Looking to the future, important questions must accompany these efforts, particularly as development-oriented work in Africa is backed by ‘Mission Inc’ in the West.3 The relationship between Christian compassion on one hand and material dependency (rather than faith) on the other hand must be attended to. Questions of power relations in the co-dependencies, despite collaborative intentions, require reflexive self-awareness on the part of the outsider missionaries and donor-communities. Similarly, tension between genuine material need and accumulative consumerism devoid of a well-grounded theological vision cannot be ignored in the emergent Africa. Further, as Western economies change (decline?) it will be necessary to reassess the patterns of supply and access to institutional resources from the West with attention to the sustainability of organizationally dependent mission initiatives.4

Mission: Retrospect and Prospect

In a 2010 centenary review of the Edinburgh Missionary Conference of 1910, in a chapter aptly titled, ‘A New Era of Mission is Upon Us’, Robert Priest summarizes four eras that broadly shaped Protestant mission in the previous century.5 From 1792, William Carey typified the first era when he called for missionaries to establish the church outside of Christendom. From 1865, in the second era, Hudson Taylor mobilized a generation to focus on geographically inland regions that had not had any contact with the gospel. William Cameron, founder of Wycliffe Bible Translators (1942) and Summer Institute of Linguistics (1934), exemplifies the generation of the third era, with a focus on ‘unreached ethnolinguistic people groups’ through Bible translation. A fourth era, as Robert Priest sees it, echoes Ralph Winter in the World Christian Perspectives Movement—the ‘kingdom era’ where mission came to be understood in holistic terms attending to broadly material needs alongside evangelism. The African continent has been the beneficiary as a missionary receiving continent through these phases of frontier, hinterland, unreached, and humanitarian and holistic mission. Latterly, Africa has come to significantly shape the narrative of World Christianity, evidenced by the claim that the numerical strength of the church has shifted to the Global South, along with the nascent narrative of reverse missions. This is the context for imagining what mission engagement in Africa needs to look like going forward. In this next phase, granted the changing population and social dynamics, what Africa needs is to cultivate an integrated theological vision in order to establish the gains of all the evangelistic mission efforts.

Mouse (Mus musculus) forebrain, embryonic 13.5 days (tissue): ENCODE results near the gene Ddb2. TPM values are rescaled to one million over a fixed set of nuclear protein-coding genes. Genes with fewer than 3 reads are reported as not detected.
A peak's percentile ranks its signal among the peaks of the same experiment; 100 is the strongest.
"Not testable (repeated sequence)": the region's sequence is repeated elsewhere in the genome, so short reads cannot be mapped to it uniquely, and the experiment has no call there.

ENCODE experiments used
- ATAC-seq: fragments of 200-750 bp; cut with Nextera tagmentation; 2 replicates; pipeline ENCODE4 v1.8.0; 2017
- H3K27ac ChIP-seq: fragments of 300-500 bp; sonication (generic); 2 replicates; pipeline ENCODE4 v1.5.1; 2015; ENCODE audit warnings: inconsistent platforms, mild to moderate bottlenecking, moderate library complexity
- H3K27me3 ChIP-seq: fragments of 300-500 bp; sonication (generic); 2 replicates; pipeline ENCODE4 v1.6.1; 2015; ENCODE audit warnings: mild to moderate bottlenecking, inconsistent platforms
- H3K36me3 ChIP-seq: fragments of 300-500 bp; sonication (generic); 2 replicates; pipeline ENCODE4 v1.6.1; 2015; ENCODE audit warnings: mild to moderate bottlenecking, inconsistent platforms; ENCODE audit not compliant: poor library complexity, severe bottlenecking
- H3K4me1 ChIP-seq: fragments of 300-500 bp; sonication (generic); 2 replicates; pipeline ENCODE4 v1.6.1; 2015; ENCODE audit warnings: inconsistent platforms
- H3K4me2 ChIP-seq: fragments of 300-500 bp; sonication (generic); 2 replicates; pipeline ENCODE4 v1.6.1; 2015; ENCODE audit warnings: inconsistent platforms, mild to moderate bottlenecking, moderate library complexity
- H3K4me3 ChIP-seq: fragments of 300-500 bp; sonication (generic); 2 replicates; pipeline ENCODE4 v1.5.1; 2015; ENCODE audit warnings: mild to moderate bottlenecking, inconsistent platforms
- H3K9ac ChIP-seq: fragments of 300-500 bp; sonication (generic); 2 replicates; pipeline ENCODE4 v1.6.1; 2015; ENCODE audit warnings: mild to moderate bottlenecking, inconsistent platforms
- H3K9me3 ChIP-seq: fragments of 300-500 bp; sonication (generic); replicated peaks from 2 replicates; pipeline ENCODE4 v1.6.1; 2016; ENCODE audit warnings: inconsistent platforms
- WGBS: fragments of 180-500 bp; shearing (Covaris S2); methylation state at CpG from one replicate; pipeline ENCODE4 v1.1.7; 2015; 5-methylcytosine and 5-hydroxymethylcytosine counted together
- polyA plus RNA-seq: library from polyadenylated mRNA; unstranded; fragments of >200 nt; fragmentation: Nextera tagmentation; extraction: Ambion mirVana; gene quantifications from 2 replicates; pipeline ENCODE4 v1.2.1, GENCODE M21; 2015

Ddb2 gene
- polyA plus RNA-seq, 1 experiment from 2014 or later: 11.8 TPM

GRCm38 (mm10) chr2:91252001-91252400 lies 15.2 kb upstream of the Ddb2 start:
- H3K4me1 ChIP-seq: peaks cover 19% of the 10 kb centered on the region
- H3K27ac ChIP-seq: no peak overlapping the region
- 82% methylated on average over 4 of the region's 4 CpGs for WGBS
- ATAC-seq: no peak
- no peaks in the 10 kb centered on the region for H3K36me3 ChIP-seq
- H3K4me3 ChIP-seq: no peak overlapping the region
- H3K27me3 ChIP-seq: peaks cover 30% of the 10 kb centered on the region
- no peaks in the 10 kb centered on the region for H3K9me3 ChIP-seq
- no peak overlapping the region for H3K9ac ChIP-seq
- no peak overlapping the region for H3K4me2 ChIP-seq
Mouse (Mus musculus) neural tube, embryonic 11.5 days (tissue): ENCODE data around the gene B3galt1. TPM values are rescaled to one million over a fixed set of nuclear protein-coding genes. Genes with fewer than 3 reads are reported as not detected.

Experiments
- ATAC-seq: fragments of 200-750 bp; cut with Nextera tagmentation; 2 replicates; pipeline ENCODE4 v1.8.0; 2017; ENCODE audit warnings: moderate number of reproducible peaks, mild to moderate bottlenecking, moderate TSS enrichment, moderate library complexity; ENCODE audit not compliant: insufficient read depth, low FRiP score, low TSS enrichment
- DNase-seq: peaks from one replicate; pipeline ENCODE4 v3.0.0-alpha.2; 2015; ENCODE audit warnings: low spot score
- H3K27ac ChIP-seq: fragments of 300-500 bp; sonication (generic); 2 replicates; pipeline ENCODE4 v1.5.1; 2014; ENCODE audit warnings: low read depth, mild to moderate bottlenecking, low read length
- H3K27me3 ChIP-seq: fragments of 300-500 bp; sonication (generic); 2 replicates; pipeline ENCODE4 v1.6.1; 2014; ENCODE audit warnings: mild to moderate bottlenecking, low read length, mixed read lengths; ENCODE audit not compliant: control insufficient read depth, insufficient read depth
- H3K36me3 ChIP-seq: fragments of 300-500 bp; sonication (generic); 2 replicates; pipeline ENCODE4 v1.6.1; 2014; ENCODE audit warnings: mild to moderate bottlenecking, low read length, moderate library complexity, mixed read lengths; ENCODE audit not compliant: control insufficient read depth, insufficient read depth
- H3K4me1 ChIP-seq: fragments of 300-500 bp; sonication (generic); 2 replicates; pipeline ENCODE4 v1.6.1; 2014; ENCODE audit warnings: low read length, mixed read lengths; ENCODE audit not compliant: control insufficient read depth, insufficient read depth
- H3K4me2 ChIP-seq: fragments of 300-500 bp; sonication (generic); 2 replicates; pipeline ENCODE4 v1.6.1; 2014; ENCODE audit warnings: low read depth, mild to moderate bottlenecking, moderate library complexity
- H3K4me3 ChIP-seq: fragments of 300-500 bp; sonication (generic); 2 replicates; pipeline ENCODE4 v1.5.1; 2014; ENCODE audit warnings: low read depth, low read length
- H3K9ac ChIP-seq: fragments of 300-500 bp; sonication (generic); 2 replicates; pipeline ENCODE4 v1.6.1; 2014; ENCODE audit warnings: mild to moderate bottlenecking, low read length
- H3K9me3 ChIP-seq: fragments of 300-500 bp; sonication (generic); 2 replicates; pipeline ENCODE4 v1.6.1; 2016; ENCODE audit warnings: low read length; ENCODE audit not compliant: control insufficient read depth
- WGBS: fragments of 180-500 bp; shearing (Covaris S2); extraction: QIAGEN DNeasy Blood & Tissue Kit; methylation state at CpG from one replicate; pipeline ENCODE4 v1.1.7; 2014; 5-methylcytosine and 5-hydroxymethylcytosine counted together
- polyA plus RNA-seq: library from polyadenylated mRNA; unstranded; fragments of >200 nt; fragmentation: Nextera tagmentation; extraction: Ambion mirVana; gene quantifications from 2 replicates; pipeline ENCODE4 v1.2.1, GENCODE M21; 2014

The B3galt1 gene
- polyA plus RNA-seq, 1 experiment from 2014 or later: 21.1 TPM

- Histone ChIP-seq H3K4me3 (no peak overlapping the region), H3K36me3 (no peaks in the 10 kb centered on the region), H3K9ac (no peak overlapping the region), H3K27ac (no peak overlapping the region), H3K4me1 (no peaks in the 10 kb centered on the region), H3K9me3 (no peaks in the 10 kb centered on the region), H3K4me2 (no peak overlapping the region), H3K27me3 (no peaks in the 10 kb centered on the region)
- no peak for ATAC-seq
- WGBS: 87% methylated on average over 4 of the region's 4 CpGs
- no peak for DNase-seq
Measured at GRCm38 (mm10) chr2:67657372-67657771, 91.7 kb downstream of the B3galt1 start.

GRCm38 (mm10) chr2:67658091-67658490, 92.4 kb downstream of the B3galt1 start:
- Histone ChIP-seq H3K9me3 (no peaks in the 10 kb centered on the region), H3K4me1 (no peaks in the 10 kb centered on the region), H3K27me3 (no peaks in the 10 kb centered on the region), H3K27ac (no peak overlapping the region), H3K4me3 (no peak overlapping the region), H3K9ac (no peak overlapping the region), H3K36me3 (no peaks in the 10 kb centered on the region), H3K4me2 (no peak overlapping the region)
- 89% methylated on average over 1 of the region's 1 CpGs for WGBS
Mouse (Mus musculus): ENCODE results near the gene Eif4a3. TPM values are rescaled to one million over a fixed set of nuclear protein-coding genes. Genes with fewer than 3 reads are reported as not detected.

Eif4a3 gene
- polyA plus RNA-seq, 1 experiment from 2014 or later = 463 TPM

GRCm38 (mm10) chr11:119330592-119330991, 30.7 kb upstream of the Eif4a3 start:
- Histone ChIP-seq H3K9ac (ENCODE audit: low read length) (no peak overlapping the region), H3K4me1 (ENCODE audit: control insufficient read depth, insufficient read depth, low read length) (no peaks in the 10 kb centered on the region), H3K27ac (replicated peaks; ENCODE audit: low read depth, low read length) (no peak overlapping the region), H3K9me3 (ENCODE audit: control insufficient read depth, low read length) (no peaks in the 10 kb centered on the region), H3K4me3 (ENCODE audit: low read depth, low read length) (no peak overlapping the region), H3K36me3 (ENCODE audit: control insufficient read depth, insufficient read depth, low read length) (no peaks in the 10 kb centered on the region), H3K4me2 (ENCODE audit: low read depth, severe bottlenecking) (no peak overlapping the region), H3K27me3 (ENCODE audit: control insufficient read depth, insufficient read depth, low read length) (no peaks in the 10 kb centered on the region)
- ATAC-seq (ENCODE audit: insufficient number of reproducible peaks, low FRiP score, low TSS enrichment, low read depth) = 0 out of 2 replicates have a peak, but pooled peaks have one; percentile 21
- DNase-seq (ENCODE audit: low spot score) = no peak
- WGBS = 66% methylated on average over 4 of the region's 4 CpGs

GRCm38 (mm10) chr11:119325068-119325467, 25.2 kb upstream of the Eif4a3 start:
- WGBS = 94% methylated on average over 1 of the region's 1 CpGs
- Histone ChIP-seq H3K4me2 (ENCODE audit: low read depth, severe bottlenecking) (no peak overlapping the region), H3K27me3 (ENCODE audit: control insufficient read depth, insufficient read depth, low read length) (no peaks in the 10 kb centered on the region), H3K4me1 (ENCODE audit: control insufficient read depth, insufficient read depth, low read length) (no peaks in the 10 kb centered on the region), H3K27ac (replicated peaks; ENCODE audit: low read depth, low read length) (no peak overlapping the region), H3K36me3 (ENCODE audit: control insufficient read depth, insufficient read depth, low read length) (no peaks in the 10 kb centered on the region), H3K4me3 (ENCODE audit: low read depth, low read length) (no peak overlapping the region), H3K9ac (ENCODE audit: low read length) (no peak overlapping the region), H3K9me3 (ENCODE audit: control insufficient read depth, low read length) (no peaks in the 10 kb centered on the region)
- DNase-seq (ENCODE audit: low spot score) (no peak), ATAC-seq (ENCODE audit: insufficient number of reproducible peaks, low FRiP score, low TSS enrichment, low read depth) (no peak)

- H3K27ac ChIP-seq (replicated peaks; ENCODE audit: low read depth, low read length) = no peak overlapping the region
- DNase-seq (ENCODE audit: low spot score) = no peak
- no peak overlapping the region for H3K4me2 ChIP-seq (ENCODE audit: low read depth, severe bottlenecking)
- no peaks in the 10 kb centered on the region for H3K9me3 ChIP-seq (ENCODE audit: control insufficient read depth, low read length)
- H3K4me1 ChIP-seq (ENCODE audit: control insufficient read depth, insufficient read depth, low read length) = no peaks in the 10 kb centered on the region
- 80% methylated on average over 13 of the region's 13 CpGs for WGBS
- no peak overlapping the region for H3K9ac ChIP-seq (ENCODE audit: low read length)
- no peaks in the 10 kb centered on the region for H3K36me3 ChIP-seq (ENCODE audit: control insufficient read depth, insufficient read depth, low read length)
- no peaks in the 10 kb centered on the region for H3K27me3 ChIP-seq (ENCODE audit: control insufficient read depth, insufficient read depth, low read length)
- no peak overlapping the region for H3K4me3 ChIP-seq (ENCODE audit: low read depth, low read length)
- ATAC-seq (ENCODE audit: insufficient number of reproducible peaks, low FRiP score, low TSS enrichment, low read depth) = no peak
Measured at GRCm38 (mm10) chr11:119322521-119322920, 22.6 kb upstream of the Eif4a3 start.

In this next phase, granted the changing population and social dynamics, what Africa needs is to cultivate an integrated theological vision in order to establish the gains of all the evangelistic mission efforts.

African youth

Churches need to be attuned to the relative youthfulness of the population. Socialization that accounts for a Christian vision cannot be left to state educational institutions, although states should be encouraged to continue to be responsible in promoting formal education. Spiritual formation involves more than youth ministries. It includes the cultivation of a theological habitus that is resiliently pro-youth through intentionally well-discipled churches and church-formed educational institutions. This incontrovertible value of young people for the mission of God is well attested to in the Old Testament. Consider Joseph, David, Jeremiah, Josiah, Daniel, Esther, Ruth, as well as many of Paul’s companions like Timothy and Silas.

Developing an ethical and moral vision

 Africa needs a Christ-inspired ethical and moral vision that is attuned to an emergent middle-class demographic. The church’s tendency has been to casually castigate material well-being, failing to consider the implications of material uplift for a continent persistently ravaged by poverty. A thoughtful moral and ethical vision will be much more helpful, as a significant portion of the population is poised to join the middle-class amid inequality. Such a vision must attest to the authenticity and credibility of Christian witness in the public arena beyond the walls of the church.